My Booky Wook 2, by Russell Brand

Book review by Steve Bennett

Russell Brand’s a man who’s addicted to excess… whether it be heroin, women – or adjectives. When he waxes, he waxes lyrical, as you might expect given the gothic turns of phrase that characterise not only his stand-up, but his everyday speech.

And in the second volume of his often flowery memoirs, he’s got plenty to write about, even though they cover just a few short years. They were the years that propelled him from a humble (if that’s the right word in this context) presenter of a Big Brother spin-off show into the A-list, thanks to his dalliance with Kate Moss that thrust him onto the tabloid agenda, where he’s resided ever since.

Indeed, that co-dependency in notoriety between media and subject could have been his undoing, following certain ill-advised phone messages. But, not to spoil the ending, the book ends not with him cast back into obscurity which certain newspaper editors might have wanted, but with a blossoming movie career and with him meeting his bride-to-be. What a very modern fairytale ending…

Let’s dispense with the Sachsgate business first. There’s not much more Brand adds to the rainforest of newsprint already dedicated to the issue. He cites the ending of his long-term writing partnership with Matt Morgan as a contributory factor. The relationship dissolved amid the stress of the MTV awards when he insulted fans of the Jonas Brothers and President Bush in equal measure, leaving Brand to seek other foils on this Radio 2 show. The rest you know.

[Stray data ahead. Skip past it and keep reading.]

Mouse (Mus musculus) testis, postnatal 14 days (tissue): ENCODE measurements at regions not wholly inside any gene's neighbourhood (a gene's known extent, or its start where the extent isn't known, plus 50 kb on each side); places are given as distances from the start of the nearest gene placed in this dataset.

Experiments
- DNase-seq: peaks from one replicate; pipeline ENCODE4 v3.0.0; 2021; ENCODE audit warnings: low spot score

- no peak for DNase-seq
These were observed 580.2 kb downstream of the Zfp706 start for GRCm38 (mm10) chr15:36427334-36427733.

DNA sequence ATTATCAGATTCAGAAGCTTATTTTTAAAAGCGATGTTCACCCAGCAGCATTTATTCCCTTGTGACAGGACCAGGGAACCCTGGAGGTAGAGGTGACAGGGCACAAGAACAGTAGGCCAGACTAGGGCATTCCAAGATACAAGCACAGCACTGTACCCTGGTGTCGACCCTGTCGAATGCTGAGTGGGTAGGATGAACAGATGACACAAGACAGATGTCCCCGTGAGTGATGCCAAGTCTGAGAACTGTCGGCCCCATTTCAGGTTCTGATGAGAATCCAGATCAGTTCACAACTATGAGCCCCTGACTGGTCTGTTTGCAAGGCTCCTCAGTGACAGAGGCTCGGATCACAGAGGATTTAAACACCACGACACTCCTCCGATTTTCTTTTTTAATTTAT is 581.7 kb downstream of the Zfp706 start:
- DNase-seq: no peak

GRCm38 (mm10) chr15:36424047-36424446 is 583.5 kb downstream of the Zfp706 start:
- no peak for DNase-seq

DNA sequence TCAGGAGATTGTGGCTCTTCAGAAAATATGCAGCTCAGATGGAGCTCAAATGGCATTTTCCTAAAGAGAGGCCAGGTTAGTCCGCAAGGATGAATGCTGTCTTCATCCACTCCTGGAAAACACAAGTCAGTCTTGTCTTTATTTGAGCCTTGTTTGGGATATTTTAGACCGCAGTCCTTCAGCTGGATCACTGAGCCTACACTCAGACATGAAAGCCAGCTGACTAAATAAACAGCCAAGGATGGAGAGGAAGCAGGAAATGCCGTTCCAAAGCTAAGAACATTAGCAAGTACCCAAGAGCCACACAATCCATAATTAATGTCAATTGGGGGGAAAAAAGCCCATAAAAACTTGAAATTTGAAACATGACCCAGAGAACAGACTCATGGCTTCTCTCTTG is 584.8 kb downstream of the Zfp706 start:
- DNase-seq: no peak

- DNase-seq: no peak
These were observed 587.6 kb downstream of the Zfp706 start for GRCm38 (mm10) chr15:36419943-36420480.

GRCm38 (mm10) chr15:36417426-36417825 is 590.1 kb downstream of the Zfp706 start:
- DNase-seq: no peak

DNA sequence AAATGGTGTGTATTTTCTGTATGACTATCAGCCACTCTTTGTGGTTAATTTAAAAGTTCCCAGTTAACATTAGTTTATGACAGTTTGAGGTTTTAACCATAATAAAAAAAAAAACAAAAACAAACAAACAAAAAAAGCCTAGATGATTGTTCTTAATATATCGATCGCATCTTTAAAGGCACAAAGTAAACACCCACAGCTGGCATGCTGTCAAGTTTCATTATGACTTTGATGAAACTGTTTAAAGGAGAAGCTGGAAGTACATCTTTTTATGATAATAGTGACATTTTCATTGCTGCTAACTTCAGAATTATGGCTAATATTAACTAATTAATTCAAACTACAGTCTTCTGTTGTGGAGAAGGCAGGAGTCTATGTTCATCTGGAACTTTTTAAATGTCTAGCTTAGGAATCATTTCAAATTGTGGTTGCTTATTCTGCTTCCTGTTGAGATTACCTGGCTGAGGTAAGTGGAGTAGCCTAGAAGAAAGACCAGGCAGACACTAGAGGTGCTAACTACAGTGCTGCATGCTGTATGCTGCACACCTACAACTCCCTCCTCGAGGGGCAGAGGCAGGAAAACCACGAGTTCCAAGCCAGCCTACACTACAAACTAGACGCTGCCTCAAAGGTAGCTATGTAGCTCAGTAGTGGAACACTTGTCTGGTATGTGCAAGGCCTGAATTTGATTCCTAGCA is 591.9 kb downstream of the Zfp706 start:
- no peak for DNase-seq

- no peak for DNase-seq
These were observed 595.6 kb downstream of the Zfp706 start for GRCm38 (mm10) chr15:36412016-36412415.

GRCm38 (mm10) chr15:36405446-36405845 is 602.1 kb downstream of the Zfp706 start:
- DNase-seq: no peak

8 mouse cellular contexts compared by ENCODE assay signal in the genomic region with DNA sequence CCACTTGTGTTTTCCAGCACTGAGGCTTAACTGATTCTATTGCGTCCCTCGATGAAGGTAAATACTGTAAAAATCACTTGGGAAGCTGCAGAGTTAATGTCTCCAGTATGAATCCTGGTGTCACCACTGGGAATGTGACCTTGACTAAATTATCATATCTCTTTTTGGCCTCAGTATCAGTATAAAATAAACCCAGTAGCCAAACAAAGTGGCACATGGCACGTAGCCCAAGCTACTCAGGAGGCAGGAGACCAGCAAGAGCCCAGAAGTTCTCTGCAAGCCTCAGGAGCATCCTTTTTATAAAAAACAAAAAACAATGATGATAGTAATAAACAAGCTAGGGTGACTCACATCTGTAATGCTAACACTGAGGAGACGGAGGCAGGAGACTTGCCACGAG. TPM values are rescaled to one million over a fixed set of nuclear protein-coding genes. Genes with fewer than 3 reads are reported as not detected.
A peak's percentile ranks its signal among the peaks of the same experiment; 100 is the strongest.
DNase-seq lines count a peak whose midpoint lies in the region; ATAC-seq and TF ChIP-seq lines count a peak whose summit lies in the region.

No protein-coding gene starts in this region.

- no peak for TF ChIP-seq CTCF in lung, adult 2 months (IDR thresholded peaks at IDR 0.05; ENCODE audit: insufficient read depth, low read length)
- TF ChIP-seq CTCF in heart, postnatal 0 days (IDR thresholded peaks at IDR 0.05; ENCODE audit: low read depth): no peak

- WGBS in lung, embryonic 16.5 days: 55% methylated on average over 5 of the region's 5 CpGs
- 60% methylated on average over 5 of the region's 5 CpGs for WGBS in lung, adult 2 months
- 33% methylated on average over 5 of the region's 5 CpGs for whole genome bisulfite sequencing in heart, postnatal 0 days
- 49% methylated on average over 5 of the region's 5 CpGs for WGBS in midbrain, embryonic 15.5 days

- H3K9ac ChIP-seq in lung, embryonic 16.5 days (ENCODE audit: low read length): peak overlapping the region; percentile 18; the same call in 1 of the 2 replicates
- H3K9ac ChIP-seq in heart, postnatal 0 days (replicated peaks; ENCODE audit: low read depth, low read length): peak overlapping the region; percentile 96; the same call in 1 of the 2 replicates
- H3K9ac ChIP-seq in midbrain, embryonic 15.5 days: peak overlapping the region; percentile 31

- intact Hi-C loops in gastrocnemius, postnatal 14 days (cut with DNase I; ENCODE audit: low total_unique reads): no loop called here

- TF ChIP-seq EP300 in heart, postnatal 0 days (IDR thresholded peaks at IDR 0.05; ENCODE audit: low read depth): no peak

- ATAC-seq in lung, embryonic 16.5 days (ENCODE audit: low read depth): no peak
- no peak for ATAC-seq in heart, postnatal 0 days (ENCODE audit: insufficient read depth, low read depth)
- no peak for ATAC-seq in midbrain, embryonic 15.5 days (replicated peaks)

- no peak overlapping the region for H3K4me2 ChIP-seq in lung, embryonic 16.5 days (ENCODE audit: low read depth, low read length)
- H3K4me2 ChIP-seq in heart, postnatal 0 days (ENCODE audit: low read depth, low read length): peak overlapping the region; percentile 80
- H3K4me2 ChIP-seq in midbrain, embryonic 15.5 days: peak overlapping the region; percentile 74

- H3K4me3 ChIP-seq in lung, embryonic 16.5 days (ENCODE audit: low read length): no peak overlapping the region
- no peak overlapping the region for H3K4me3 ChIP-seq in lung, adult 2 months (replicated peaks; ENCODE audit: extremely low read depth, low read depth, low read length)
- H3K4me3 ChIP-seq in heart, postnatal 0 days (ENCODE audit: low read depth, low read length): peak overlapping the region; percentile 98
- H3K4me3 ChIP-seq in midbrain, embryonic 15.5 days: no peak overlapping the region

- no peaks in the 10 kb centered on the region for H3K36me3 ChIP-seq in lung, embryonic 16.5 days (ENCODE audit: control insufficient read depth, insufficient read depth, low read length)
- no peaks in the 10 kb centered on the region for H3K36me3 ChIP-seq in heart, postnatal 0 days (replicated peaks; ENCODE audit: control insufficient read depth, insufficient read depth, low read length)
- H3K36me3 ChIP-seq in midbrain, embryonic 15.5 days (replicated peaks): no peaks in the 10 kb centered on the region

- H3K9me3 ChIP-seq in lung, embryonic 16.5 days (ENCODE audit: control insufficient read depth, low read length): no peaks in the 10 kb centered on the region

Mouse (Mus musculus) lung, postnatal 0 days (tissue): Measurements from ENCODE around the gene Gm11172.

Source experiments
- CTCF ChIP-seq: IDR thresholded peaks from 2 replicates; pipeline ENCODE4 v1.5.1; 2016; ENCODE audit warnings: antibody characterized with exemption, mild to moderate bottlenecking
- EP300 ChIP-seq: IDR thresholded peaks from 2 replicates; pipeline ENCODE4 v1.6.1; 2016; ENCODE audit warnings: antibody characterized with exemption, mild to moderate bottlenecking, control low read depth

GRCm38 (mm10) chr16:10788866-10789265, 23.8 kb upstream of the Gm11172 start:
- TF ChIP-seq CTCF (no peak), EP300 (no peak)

In fact, so publicly has Brand lived the past few years that My Booky Wook 2 offers no surprises in terms of plot. But on the subjects that are already in the public domain, he does approach everything with the honesty that makes him such a potent comedian. There’s possibly more to be written about his legendary ‘swordsmanship’ – the amount of women he just alludes to is positively Herculean – but in some respects he’s still the perfect gentleman. But he covers the events leading up to the ‘rape quiz’ at the Edinburgh flat he was renting that has never resulted in a court case, his dalliances with various Big Brother contestants, and his sometimes patchy early TV career.

The book does get a bit name-droppy, with his new-found friendships with the likes of Adam Sandler, Noel Gallagher and Morrissey. He admits many of his young conquests haven’t even heard of The Smiths, and if you fall into that category, you might want to skip the many pages of camp email ego-massaging exchanged between the two.

The elaborate language sometimes gets in the way, too. Ms Moss is not just beautiful, but described as: ‘Kate, who can only be squinted at lest her radiance shreds your mortal reinas… who’d had God present at her conception, ushering through the holy sperm to the sainted ovum, where the corgamic cries of her parents harmonised with sthe saluttions of the choiring cherubim.’ Yep, we get it, she’s pretty.

Flattery gets him everywhere, as his notch-ravaged bedposts will attest, but it’s a bit full-on. But that’s not to say he can’t craft a memorable turn of phrase, describing one piece of pulling attire as his ‘aphrodisi-belt’ or gushing that ‘Courtney Love’s vagina has a mythical power to bestow stardom and heavily gifts ’pon those who enter – a kind of Blarney-fanny’. And when he employs that purple prose to Katy Perry, the sentiment is genuinely touching.

Overall, it’s a bit of a tabloid read itself – just with a few longer words. It’s breathless, sexed-up and none-too probing, but guiltily entertaining for the rollercoaster ride into fame that it so showily describes.

Published: 8 Oct 2010

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